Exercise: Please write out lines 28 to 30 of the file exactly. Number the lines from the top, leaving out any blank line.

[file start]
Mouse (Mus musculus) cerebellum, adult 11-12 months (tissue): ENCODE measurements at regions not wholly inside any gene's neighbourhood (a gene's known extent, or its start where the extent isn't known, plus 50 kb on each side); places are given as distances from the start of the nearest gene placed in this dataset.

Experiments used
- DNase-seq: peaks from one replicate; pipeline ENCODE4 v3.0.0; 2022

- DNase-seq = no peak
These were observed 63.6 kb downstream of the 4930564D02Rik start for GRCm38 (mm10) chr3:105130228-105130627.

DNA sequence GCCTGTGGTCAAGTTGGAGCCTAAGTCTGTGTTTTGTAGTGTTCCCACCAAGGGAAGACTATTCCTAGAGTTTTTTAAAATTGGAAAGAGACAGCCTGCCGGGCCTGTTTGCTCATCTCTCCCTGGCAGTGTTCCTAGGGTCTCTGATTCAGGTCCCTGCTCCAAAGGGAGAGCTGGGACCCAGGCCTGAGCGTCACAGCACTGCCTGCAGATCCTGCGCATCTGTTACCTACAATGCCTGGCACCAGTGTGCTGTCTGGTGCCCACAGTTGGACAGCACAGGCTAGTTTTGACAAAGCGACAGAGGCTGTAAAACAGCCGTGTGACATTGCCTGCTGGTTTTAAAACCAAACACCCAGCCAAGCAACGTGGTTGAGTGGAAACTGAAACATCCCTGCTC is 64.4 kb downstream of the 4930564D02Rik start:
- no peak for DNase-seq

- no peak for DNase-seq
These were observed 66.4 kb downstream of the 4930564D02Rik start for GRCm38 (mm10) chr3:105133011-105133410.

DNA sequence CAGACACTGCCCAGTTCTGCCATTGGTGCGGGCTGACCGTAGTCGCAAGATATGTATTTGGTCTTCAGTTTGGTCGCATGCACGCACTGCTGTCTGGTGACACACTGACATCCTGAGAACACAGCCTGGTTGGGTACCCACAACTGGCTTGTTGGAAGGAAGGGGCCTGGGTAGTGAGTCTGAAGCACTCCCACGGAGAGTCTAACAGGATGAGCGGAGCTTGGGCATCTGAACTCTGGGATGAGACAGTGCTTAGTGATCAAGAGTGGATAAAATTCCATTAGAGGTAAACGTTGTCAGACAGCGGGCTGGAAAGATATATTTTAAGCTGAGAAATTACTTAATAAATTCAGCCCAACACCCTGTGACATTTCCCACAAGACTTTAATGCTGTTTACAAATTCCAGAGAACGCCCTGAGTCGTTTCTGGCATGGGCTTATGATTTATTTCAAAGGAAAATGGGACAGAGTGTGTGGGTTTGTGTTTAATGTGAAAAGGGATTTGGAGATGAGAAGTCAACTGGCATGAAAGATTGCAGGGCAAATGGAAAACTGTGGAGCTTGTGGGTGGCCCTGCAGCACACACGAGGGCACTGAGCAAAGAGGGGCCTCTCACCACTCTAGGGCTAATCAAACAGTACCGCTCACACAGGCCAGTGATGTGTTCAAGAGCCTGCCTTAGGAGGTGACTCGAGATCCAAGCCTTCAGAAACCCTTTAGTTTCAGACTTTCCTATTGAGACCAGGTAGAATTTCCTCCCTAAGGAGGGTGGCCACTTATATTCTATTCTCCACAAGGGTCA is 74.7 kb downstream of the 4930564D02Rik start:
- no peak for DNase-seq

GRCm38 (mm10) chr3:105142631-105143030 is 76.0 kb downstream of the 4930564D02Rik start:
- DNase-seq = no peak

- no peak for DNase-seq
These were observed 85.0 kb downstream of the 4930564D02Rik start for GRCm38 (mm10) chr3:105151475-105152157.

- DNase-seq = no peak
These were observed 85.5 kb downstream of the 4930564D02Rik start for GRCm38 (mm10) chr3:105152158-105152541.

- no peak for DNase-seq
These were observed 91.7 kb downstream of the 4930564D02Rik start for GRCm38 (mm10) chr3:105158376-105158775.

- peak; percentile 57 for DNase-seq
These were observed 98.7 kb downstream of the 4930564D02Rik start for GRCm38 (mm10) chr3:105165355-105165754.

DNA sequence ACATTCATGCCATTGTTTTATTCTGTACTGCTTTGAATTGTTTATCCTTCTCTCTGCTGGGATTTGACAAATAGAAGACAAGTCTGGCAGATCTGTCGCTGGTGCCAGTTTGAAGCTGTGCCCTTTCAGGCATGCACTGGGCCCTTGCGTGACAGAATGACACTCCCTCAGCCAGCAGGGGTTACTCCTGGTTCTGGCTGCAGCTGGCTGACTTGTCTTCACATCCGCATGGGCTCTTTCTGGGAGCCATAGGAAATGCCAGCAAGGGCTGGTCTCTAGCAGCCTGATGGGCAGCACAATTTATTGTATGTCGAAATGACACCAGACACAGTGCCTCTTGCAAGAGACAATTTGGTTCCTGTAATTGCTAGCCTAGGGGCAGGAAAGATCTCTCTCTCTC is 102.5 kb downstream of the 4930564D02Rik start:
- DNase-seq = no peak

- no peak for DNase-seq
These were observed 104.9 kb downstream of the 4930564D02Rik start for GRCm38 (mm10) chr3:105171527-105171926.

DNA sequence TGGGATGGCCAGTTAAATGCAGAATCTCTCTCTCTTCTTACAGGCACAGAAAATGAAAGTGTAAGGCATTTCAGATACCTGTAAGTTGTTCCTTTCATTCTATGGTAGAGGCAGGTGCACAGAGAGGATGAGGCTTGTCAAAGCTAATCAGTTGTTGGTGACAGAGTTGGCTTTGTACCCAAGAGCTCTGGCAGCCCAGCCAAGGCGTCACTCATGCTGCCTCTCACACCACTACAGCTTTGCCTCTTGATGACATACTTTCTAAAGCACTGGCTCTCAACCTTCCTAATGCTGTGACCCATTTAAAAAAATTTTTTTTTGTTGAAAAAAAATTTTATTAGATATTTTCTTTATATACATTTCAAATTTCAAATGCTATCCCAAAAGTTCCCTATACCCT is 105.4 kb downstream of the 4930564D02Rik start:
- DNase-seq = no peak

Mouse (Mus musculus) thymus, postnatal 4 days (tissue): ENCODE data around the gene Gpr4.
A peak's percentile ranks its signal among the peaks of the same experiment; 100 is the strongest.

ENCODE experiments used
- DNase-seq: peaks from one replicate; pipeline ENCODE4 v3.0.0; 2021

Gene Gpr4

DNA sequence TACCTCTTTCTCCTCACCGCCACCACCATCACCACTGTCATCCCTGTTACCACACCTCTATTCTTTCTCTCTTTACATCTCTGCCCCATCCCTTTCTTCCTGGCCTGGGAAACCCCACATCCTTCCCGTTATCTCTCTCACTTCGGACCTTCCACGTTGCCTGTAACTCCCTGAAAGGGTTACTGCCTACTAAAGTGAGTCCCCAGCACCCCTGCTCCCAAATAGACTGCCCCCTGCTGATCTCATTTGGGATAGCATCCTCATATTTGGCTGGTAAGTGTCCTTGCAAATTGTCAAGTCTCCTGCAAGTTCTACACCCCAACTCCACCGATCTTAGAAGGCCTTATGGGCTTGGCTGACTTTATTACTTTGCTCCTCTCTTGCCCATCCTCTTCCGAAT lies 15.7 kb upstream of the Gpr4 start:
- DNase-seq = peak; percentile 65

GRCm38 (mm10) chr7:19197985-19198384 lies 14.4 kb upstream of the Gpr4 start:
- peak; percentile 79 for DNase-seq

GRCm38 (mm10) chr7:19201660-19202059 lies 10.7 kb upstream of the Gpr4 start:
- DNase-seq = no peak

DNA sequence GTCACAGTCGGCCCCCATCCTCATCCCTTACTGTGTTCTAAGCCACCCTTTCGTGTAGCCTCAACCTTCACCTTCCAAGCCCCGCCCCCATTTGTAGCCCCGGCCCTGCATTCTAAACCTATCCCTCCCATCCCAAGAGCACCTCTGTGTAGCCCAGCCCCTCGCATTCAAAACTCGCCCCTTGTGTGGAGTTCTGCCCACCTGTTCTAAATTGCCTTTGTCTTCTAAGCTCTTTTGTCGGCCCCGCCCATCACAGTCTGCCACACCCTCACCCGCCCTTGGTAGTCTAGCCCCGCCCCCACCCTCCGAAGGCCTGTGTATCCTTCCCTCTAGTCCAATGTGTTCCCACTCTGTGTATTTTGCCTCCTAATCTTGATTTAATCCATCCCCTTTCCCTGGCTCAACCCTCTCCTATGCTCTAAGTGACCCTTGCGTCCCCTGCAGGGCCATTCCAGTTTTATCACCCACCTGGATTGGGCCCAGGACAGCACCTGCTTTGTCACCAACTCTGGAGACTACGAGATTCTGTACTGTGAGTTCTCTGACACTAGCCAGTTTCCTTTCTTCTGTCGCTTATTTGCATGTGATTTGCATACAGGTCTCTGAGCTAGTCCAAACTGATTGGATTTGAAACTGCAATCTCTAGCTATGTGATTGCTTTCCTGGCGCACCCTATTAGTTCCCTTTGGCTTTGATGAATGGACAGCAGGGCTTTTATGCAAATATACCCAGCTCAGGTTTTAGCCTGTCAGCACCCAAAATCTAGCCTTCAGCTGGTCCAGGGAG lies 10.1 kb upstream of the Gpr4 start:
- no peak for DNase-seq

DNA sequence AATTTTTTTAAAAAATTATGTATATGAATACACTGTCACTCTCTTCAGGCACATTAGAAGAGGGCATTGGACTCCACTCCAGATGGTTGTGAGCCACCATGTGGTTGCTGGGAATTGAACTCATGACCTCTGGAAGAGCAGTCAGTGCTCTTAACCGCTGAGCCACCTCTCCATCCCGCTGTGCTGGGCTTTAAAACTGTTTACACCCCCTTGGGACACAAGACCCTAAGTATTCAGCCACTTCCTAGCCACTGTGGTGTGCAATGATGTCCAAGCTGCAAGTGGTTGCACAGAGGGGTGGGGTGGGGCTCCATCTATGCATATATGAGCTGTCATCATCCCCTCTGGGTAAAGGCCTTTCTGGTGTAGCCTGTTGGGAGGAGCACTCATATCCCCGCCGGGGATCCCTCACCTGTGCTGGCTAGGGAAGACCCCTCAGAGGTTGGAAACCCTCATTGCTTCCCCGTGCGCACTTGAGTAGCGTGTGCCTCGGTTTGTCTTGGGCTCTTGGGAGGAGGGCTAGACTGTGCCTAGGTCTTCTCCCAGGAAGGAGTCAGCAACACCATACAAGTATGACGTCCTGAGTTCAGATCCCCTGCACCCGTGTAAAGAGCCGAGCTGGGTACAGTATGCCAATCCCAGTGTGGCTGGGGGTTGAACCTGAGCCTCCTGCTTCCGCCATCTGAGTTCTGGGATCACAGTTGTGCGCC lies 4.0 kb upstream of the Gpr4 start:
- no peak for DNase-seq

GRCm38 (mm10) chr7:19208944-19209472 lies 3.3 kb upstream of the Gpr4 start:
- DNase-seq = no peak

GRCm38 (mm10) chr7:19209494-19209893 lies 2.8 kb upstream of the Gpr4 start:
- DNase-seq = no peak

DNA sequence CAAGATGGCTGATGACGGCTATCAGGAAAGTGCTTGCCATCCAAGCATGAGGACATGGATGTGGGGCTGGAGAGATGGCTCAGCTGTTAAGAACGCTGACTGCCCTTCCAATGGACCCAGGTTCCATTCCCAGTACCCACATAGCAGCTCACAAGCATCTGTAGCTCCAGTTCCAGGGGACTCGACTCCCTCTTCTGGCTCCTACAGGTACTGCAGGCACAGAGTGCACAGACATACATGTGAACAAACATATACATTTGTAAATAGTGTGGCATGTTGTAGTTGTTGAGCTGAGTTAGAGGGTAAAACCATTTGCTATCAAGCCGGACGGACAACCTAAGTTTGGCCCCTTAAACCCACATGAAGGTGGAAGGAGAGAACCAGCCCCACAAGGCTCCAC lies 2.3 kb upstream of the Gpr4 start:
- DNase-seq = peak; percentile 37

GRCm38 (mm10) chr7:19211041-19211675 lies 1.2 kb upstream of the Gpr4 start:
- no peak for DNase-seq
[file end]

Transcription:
Mouse (Mus musculus) thymus, postnatal 4 days (tissue): ENCODE data around the gene Gpr4.
A peak's percentile ranks its signal among the peaks of the same experiment; 100 is the strongest.

ENCODE experiments used